Anne Matsuura can easily recall her least favorite moment at Arlington's Yorktown High School last year. It was a day last fall when Yorktown's varsity tennis team suffered an agonizing defeat to the tennis team at archrival Langley High School in Fairfax County.
"This year we had our best chance," said Matsuura, explaining that Yorktown's tennis team had lost to Langley for several years in a row. "We were all psyched up to beat Langley. And then we lost very badly. It was a very, very sad day."
As much as she hates to lose, Matsuura believes that learning to take loss in stride is vital.
"You can't let it bog you down," she said. "You have to bounce back. Once you start getting down on yourself, then everything goes horribly."
The concept is difficult to imagine with Matsuura, who, along with 139 other American high school seniors, has been chosen this year as a Presidential Scholar. Matsuura was the only student from Northern Virginia to receive the honor.
The award, established by President Johnson in 1964 to promote excellence in education, goes to students who, among other things, have excelled on college entrance examinations, achieved an outstanding grade point average and demonstrated leadership potential.
Last semester, Matsuura juggled four advanced placement classes, Latin III and a college mathematics course at the Arlington Career Center, and was editor in chief of the school's first foreign language newspaper. On Monday, she graduated first in Yorktown's senior class, an unusually talented group, school officials say. Fifteen students were National Merit finalists and one-third of the 300-member class received the Presidential Academic Fitness Award, an honor given to seniors who maintained a B+ average or better.
"Most schools seldom get a Presidential Scholar," said Principal Steve Kurcis. "She's fabulous. She's serious-minded, has her head on her shoulders . . . . She has a real sense of determination."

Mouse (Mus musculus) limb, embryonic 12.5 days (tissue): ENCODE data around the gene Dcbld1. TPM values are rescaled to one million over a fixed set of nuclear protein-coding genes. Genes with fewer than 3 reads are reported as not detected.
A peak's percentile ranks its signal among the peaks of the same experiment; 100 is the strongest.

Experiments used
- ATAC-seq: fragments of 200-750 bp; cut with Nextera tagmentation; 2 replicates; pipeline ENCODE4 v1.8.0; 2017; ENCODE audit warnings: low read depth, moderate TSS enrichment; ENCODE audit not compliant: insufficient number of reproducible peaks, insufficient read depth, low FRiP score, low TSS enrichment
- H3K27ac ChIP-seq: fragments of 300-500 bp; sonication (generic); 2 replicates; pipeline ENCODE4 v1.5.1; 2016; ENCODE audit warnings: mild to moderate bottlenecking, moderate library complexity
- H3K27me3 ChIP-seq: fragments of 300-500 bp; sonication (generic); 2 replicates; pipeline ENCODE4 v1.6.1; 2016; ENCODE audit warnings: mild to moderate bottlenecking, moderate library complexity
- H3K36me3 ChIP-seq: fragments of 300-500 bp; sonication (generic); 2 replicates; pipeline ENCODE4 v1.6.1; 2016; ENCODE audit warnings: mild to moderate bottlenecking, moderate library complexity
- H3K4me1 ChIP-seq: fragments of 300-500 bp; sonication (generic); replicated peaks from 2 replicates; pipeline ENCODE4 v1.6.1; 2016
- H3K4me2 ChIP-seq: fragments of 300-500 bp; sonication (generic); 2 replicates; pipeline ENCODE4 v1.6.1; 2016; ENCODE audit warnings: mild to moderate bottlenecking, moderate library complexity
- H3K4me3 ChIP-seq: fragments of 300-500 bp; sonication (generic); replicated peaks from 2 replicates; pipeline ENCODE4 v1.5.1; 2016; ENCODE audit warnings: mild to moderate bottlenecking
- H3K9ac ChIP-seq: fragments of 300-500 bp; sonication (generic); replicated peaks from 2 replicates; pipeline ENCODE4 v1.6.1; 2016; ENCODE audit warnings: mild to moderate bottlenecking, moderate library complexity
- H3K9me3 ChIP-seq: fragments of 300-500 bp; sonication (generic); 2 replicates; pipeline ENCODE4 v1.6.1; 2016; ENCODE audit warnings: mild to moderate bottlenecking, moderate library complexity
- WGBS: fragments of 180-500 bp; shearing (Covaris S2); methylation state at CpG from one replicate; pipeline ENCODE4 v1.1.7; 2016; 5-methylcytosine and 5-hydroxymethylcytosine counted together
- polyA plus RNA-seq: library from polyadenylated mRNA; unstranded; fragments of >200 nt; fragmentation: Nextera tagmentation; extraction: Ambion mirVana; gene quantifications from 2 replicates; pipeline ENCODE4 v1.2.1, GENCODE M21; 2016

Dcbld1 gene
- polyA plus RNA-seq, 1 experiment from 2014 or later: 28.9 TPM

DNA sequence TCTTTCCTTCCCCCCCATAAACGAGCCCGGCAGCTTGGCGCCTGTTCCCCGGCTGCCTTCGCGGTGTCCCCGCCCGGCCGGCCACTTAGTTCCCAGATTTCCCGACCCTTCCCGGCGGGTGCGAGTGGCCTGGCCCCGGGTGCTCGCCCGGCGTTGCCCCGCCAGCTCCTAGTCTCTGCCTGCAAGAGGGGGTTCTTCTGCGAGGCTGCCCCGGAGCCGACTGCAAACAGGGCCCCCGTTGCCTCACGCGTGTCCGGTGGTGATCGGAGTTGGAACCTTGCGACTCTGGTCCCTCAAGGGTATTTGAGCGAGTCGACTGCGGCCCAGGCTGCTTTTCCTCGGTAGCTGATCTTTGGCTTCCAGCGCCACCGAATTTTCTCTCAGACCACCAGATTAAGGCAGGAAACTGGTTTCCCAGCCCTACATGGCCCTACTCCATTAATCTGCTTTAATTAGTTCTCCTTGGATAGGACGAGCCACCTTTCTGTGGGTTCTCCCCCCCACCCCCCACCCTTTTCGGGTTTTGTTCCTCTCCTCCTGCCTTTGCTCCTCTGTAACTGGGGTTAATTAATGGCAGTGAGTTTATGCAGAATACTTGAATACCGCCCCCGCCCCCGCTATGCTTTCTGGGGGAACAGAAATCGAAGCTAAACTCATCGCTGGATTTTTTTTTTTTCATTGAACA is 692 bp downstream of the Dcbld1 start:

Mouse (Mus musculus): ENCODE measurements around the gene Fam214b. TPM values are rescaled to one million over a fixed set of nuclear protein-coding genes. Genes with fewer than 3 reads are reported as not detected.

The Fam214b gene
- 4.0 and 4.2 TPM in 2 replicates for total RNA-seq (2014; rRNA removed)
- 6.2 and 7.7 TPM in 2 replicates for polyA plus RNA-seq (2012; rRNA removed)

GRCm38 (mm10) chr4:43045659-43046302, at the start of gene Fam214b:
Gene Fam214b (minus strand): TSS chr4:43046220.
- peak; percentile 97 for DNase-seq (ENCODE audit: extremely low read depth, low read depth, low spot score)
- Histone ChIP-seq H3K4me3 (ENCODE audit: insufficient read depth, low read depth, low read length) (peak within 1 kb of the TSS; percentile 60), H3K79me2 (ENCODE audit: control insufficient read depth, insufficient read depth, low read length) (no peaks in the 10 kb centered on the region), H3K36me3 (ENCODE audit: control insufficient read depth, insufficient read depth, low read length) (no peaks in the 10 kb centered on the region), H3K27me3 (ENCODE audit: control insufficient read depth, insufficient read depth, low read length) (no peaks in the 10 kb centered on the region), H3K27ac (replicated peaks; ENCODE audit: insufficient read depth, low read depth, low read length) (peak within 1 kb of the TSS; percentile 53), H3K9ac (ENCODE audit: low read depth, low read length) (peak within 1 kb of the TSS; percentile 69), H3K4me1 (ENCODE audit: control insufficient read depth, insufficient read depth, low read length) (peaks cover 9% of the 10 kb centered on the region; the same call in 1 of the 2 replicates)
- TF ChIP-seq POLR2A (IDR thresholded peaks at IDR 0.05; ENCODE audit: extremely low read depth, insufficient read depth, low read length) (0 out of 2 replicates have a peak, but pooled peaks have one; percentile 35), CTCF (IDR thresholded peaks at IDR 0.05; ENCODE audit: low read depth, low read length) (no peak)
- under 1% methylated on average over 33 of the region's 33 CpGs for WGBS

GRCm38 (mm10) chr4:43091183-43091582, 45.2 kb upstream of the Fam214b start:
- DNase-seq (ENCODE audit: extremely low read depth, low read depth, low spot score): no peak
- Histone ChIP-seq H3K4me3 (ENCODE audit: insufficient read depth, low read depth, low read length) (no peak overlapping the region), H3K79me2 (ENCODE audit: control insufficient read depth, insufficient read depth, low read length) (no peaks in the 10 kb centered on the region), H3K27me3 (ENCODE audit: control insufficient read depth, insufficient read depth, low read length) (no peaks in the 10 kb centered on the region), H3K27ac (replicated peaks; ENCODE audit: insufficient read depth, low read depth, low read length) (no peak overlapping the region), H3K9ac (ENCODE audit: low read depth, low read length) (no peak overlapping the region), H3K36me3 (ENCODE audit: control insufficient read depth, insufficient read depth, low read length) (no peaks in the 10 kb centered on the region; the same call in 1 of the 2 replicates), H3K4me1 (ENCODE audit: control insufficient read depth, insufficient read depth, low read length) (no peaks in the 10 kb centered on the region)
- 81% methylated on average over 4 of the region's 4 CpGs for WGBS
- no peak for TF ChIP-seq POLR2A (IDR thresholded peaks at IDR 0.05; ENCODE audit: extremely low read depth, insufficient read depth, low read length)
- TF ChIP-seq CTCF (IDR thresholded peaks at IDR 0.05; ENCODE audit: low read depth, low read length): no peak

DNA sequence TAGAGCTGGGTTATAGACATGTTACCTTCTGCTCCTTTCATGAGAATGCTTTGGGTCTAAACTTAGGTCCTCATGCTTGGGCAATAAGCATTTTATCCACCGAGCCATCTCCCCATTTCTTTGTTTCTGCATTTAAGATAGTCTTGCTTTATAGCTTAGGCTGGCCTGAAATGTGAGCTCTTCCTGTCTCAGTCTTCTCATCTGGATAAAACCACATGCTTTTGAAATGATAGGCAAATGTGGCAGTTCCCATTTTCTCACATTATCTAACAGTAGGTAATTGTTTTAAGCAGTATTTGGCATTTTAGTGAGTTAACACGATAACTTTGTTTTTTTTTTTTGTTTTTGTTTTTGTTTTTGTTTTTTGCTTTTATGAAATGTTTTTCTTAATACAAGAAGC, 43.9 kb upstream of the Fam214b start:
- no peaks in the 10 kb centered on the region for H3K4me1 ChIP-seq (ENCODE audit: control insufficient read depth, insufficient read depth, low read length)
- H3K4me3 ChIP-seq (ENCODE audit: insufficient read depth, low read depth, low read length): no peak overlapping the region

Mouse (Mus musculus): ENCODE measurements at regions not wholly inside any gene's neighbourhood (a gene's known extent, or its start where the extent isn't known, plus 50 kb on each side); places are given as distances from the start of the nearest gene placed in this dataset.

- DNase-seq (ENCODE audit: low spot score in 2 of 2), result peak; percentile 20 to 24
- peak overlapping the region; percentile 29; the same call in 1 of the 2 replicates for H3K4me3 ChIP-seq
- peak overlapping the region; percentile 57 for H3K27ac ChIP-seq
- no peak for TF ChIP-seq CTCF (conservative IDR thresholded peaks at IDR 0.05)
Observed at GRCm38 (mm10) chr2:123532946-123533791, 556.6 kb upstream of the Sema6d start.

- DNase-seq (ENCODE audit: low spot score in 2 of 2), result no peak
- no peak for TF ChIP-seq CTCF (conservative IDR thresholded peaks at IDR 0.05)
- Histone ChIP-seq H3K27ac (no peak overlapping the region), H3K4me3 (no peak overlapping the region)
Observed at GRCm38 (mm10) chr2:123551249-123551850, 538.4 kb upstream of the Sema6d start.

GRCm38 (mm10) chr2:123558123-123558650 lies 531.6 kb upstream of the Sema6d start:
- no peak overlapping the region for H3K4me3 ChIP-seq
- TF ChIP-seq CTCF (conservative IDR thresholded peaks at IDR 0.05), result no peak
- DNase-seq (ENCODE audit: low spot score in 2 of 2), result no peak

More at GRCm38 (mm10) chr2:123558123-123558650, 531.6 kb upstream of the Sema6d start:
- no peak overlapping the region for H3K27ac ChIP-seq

"She's aggressive," said Anne Beasley, who has coached Matsuura in tennis for several years and considers her a very good player. "She has potential to play on a college team."
Matsuura said tennis has taught her about perseverance.
"Just because you play badly in one set doesn't mean you're going to lose," she said.
Matsuura, who has played for several years in tournaments in the mid-Atlantic division of the U.S. Tennis Association, said tournament playing builds "mental toughness."
Although her teachers and coaches are impressed with her determination, drive and achievement, they are equally impressed with the flip side: her calm, patience and ability to handle success.
"She's not just high achieving and doesn't give up; the neatest thing is that she also possesses the balance," Kurcis said. "She still can be social, friendly and have fun. She's fun to be around."
"She keeps a very good perspective on things," Beasley said. "She's been great for the other kids there. She's a role model."
If she can't come up with a math answer right away, "she takes a deep breath and says, 'Let's look at it this way,' " said Yorktown math teacher Donald Buttermore. "That takes a certain maturity."
Matsuura named Buttermore as the high school teacher who has had the most influence on her academic career.
Buttermore began working with Matsuura when she was in the fifth grade at Tuckahoe Elementary School. Gifted in math, Matsuura had been chosen as one of about a dozen Arlington elementary school pupils to work with Buttermore on spring afternoons on advanced math concepts.
"She was so intense and serious," said Buttermore, who described Matsuura as a "very, very strong" math student. "She would hang on every word you said."
Since elementary school, Matsuura has thought of Buttermore as a mentor, someone whose office she can stroll into to discuss math ideas. As a senior, Matsuura was Buttermore's aide, available to tutor other students in math.
"He's made math fun," remarked Matsuura, who said she has always found math satisfying: "You start out with a problem, you have to analyze it and you come out with a concrete answer."
Matsuura's fondness for that process has affected the kind of music she likes, according to her piano teacher of eight years.
"Because of the kind of mind she has, she's a Bach player," said Charlotte Shear, who described Bach compositions as "mathematical" and "thinking music."
Shear said she was surprised when she learned that Matsuura had been chosen as a Presidential Scholar, only because Matsuura never indicated that she had so many other involvements.
"She's very modest," Shear said.
Matsuura plans to attend Vanderbilt University in Nashville, where she has a four-year scholarship, and wants to go into medical research after she graduates.